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NBA 07
Score: 60%
ESRB: Everyone
Publisher: Sony Computer Entertainment America
Developer: SCEA San Diego Studio
Media: Blu-ray/1
Players: 1 - 4 (Online)
Genre: Sports (Basketball)

Graphics & Sound:
NBA 07 runs at a resolution of 1080p, something the game does makes sure to point out. While few of us will ever get a chance to see the game running at that resolution, what we will see is stronger than past efforts, but nothing that shows off what the PS3 can do.

Players showcase fluid animations and show a range of emotions during the game. At the same time, players have a fake look and the transitions between the otherwise fluid animations are rather stiff. There is a noticeable plastic sheen on players than makes them look like the old Starting Lineup figures that were popular back in the early 90's. The only thing that keeps the players from looking completely plastic is the movement of fabric, but even these have a thick, unnatural bulk to them. Players also have a tendency to pass through most in-game objects, including other players.

Except for the PA announcer, NBA 07 features no in-game commentary. I still canít figure out why this was left out in the first place, especially when the PSP version manages to include it (along with a host of other gameplay optionsÖ but more on that later). Other than a few clips of music, the atmosphere of arenas is completely dead.


Gameplay:
NBA 07 is a different game than the PS2 and PSP versions. You still have normal game modes like Quick Play and Season, but it is also missing several aspects found in the PS2 version, namely ďThe LifeĒ, a game within a game of sorts where you lived the off-the-court life of a player. It didnít add a whole lot to the game, but it was that little something different that made it stand out.

One new addition is NBA Replay, where you get to play through memorable moments from the '05 Ė '06 NBA season. Each situation is broken down into a set of performance-based goals like scoring, assists or rebounds. In addition, you can also try and complete bonus objectives that are usually harder than the main objectives. Challenges are unlocked as you complete previous ones. As the current season unfolds, moments from the current season will also be uploaded, adding a little more longevity to the game. How well this works out remains to be seen though, so check back for an update later in the season.

A very basic online mode is available, though it doesnít offer much.


Difficulty:
Player A.I. has been upgraded with the jump to the PS3. It isnít a major leap beyond past games, but it is still noticeable. Players are more active in games and react to situations rather than taking a few plays off. The A.I. also adapts to your tactics quickly, forcing you to vary your strategy, so you canít find that one thing that works and keep doing it the entire game.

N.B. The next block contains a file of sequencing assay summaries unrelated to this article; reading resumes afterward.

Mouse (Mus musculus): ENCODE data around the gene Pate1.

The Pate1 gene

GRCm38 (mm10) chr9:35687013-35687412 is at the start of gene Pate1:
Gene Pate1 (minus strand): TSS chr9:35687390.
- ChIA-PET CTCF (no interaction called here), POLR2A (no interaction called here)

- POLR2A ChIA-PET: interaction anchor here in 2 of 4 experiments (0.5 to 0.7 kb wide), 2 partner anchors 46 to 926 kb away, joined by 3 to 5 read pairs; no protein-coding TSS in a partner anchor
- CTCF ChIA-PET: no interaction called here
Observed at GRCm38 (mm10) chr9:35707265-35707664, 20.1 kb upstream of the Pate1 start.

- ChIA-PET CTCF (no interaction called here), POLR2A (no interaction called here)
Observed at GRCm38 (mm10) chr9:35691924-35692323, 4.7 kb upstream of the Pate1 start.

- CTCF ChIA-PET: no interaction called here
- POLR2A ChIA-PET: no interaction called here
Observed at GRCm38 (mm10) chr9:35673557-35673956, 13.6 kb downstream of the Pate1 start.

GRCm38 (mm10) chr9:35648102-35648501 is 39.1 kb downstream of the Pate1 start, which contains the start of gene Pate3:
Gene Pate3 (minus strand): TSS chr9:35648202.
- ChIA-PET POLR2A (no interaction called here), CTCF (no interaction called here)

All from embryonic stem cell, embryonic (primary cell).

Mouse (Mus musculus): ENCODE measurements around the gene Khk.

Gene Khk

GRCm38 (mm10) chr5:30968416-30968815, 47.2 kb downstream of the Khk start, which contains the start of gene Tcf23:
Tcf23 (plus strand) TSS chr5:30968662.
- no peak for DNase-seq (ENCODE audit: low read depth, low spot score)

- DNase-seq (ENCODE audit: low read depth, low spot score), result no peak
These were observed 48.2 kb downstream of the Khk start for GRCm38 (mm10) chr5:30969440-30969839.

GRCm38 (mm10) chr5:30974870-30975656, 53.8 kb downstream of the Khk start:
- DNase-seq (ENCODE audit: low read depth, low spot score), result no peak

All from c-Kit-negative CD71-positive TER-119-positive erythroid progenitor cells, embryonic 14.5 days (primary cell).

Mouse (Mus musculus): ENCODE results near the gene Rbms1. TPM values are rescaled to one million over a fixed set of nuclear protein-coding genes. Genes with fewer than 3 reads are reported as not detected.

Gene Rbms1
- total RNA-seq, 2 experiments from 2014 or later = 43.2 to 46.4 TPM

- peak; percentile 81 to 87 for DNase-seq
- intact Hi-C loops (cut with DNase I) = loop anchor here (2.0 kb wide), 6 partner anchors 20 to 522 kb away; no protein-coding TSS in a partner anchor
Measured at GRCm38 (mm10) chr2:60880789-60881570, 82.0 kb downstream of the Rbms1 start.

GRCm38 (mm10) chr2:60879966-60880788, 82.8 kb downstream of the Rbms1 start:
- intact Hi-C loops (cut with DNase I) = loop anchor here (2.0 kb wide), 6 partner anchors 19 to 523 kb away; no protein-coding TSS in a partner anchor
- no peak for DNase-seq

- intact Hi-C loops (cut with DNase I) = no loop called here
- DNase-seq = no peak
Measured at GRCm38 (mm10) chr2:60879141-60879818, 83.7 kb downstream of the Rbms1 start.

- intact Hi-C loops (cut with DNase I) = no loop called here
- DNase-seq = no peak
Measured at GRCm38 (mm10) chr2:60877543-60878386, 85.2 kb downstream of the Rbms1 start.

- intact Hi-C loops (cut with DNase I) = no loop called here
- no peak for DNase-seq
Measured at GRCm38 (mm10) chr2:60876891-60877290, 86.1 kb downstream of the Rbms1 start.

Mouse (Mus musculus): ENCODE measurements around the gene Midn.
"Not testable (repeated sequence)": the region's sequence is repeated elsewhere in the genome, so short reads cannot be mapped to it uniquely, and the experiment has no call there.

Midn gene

On defense, the A.I. will actively try and block shots, go for rebounds and basically try to foil your game plan. Of course, the A.I. still has its flaws that can be exploited; they just arenít as apparent as in previous games and happen with less frequency.

There are a few minor cases where the A.I. will outright cheat. Violations and fouls are called when nothing even happens; yet not called when the infractions are blatant. Also, once or twice I noticed a player stepping out of bounds and not getting called on it. A.I.-controlled players are also masters at stealing the ball, even when youíre more or less just handing it to your teammate.


Game Mechanics:
NBA 07 holds onto the colored shot system used in previous installments. Before shooting, a colored halo appears around the ball. If you release the shot button while the halo is red, your chances of making the shot arenít very good. Yellow means you have a pretty good chance, while green indicates that youíll more than likely make the basket. The mechanics donít change, though the haloís appearance feels just a little faster than it was in other games. It isnít so drastic that it is impossible to shoot, but it will take some adjustment if youíve developed a rhythm from past games.

NBA 07 also makes use of the Sixaxis controller. By moving the controller forward or back, you can hesitate for a step. Twisting the controller allows you to perform spins, and crossovers are performed by moving the controller to the side. The concept is neat, though it really doesnít work all that well. Movements are easy to perform, but the controller doesnít always respond to the movements you make. Sometimes there is a slight lapse in time between the movement and on-screen action, while other times it wouldnít work. I found that the more exaggerated my movements were, the more likely it was for the move to work. But, if youíre not too keen on flailing your arms around like a spastic monkey, you can always just stick to the right analog stick.

The deal killer is that the PS3 version costs $20 more than the PSP and PS2 versions, both of which are superior versions of the same game. NBA 07 is not a bad game of basketball. It manages the basics well and tries some new things, but at the same time, it doesnít take many risks nor does it try to excel at anything, making it hard to compete with a much stronger NBA 2K7.


-Starscream, GameVortex Communications
AKA Ricky Tucker

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